For those of you who have never had the opportunity to cross the canyon, it is difficult to imagine just how big this place is. Most tourist drive to the south rim, take a few pictures, buy a tee shirt or two and drive off to the next site-seeing opportunity. I feel a bit sorry for these folks since they never get a chance to really experience the canyon. I realize there are many other phenomenal places within North America and across the planet, but there is only one Grand Canyon. I’d encourage anyone who is reasonably fit to try this at least once. If you do this once, it won’t be your last trip.

With my sincerest apologies, the rest of this post is about to disintegrate into a rambling travel log of the hike. Be forewarned, it might get a bit sappy.




This is the North Kaibab trail head. It looks innocent enough. Notice the tall pine trees and the gentle slope of the trail. We left this point at 5:15 AM with the temperature just below 40 degrees. You can’t see the canyon from the trail head, only an inviting walk into the forest. This will change very quickly.



The trail starts dropping quickly after leaving the trail head and gets to the actual edge of the canyon in no time. The first view of the canyon peeks through the trees just before sun rise.

The sun starts to rise over the canyon splashing light on the west wall of the side canyon we are descending. Although the temperature at this point is still in the low 40s, it won’t last as the sun continues to rise higher in the sky. For the moment, we are just enjoying walking down hill in the shade. Our pace at this point was a steady 20/m. You want to take it a bit easy during the 5,800 foot descent since your knees will be taking a pounding and you'll need them on the way out.

The sun continues to rise. I apologize for the over exposure on the top part of this picture. My tiny camera isn’t capable of capturing what this really looks like. When you’re there, you can see the sharp, distinct line between light and shadow. The canyon wall to the left remains cool and inviting. The canyon wall on the right is glowing under the first rays of light. You just keep thinking about what is going to happen to your body when the sun gets high enough over the canyon to start blasting you with heat.

After dropping 4,000 feet or so, we get our first view of the South Rim. At this point, it looks real close. Actually, I think it is only 12 miles away. That sounds real close, we should be able to get there in no time :)

Shortly after passing Cotton Wood campground, the North Kaibab trail enters Bright Angel Canyon. This is a small side canyon containing Bright Angel Creek. All the way down the trail from the top, the trees get smaller and smaller and desert plants are popping up left and right. At this point in the trip, we enter into a full blown desert. The trail continues to slowly descend another 1,600 feet along this canyon from Cottonwood to the Colorado River 7 miles further. This is one of my favorite places in the hike. Our pace increased slightly to 16/m since the sloop is very gentle and there is no need to worry too much about banging up your knees. The temperature is rising quickly and this is the first part of the trail that is fully exposed to the sun; however, Bright Angel Canyon narrows as it descends and we’ll be back in the shade in no time.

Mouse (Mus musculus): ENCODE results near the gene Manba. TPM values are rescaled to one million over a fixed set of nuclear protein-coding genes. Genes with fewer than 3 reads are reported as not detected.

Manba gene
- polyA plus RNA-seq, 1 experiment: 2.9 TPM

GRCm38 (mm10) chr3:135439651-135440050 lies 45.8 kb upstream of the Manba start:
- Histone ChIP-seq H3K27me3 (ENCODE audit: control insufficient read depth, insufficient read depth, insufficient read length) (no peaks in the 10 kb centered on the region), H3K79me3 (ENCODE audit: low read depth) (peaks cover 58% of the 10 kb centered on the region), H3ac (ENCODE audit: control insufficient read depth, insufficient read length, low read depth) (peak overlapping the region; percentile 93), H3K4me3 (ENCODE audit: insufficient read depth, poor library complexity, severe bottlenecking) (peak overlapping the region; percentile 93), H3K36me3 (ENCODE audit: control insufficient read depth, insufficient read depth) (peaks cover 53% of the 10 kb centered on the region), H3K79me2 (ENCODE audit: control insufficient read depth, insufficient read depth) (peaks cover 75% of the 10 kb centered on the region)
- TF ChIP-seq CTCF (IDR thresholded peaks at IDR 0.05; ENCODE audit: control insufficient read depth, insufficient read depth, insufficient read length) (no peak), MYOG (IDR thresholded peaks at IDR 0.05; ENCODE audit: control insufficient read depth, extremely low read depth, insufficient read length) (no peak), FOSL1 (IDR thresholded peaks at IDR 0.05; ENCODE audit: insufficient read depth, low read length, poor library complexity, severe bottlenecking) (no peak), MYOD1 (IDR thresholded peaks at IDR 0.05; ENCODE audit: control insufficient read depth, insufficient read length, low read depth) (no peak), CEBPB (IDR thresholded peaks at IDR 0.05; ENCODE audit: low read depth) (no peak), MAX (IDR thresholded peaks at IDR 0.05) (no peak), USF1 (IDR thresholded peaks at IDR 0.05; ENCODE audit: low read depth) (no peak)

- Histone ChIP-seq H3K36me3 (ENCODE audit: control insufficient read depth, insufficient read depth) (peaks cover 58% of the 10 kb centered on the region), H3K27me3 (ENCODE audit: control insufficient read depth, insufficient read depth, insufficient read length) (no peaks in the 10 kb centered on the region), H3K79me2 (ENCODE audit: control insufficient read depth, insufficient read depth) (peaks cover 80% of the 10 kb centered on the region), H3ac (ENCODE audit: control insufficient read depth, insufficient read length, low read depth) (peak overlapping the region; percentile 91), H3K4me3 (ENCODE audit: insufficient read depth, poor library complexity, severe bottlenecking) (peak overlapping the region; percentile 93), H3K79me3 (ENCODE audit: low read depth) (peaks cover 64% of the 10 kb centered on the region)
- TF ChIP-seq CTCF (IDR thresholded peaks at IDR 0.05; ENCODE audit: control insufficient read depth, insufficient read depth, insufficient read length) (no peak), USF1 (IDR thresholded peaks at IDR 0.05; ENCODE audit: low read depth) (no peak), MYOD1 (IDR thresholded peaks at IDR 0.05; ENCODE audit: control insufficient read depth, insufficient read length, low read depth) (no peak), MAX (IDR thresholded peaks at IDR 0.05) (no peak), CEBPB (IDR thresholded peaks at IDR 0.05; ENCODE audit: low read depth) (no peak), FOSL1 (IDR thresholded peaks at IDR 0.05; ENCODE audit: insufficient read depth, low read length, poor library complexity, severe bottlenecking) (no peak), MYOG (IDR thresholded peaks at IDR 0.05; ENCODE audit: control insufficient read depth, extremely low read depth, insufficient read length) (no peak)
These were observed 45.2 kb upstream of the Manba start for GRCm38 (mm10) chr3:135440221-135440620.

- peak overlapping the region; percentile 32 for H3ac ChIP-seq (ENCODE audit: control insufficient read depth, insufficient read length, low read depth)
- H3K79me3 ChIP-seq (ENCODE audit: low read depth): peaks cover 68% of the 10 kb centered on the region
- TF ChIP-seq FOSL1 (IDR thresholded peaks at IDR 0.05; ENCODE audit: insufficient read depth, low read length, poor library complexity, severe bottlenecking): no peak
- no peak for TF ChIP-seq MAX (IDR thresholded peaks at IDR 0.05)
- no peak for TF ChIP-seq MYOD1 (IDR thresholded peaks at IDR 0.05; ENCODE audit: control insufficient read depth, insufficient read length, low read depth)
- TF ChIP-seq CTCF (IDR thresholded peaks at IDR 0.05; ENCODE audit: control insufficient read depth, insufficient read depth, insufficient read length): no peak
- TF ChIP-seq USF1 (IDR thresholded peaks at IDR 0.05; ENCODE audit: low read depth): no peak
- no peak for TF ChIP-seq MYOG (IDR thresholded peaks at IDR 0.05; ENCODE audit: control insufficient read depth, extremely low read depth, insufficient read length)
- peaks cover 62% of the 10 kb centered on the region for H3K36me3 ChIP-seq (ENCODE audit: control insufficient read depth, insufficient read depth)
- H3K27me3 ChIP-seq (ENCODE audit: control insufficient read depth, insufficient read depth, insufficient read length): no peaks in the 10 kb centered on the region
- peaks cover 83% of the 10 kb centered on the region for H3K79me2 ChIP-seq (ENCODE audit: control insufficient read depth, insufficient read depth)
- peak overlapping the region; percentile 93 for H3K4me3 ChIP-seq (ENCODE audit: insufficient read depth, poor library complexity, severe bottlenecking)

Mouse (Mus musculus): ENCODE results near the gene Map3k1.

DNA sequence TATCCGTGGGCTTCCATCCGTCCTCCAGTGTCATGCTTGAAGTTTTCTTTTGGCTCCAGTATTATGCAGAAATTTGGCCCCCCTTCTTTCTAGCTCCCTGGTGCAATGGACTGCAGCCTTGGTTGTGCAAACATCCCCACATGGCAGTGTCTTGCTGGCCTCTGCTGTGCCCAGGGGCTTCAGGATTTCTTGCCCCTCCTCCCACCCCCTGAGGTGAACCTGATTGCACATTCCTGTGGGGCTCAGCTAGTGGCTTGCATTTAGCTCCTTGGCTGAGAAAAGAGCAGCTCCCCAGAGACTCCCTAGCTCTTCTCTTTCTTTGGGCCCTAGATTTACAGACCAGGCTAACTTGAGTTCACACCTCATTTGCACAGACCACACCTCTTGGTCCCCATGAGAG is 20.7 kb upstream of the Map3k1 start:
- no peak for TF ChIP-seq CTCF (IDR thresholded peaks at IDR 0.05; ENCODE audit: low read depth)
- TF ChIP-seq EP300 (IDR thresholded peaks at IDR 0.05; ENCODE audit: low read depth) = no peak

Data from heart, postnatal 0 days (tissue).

We had very little snow in northern Arizona this year, hence very little run off. Bright Angel creek is running very low compared to last May when I was here last. You can see that the canyon is much narrower here and provides able shade.

Bad rider! I run into horses all the time running trails in Arizona. For the most part, riders are very courteous and friendly and work with you get their horses by you without spooking the horse or trampling the runner. This guy was not in the courteous rider category. I have no idea what this pin-head thought he was doing riding a horse through Bright Angel canyon on the first weekend that the North Rim was open. The trail is very narrow (as you can see) and one wrong step would be fatal for the hiker, the horse or the rider. In this picture this butt-head is gesturing wildly for us to get out his way and stand still. If he didn’t want to run into hikers, he should have chosen one of the other million miles of trails available in Arizona. This is the type of guy who gives horse riders a bad name in running community. Not that he cares.



Finally, the Colorado River. After 14 miles of hiking, we reach the bridge crossing the Colorado River. This is a narrow suspension bridge leading from Bright Angel Campground to the Bright Angel trail. At this point, we are in the “inner gorge” of the Grand Canyon, approximately 1,000 feet below the Tonto Plateau. The trail continues to the right after crossing the bridge. The temperature is now very hot. The near freezing temperatures experienced in the cool pines earlier this morning are but a distant memory.

The texture of the trail changes fast on the South Side of the river. Right after we cross the bridge, we run into a lone Joshua tree by a very sandy trail. 2 miles further, as we start the climb out of the inner canyon, we are fording a small stream.